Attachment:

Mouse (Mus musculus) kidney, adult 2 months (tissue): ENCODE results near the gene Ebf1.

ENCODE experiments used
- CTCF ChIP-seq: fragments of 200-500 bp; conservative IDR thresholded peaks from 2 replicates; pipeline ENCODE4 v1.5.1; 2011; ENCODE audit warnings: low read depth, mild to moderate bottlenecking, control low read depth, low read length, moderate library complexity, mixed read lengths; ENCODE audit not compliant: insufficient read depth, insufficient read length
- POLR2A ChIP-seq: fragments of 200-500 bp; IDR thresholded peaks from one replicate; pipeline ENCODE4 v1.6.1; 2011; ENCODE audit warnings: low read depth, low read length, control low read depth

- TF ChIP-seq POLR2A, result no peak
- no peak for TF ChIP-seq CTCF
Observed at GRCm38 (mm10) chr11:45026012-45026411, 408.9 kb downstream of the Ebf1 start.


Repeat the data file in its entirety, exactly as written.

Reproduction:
Mouse (Mus musculus) kidney, adult 2 months (tissue): ENCODE results near the gene Ebf1.

ENCODE experiments used
- CTCF ChIP-seq: fragments of 200-500 bp; conservative IDR thresholded peaks from 2 replicates; pipeline ENCODE4 v1.5.1; 2011; ENCODE audit warnings: low read depth, mild to moderate bottlenecking, control low read depth, low read length, moderate library complexity, mixed read lengths; ENCODE audit not compliant: insufficient read depth, insufficient read length
- POLR2A ChIP-seq: fragments of 200-500 bp; IDR thresholded peaks from one replicate; pipeline ENCODE4 v1.6.1; 2011; ENCODE audit warnings: low read depth, low read length, control low read depth

- TF ChIP-seq POLR2A, result no peak
- no peak for TF ChIP-seq CTCF
Observed at GRCm38 (mm10) chr11:45026012-45026411, 408.9 kb downstream of the Ebf1 start.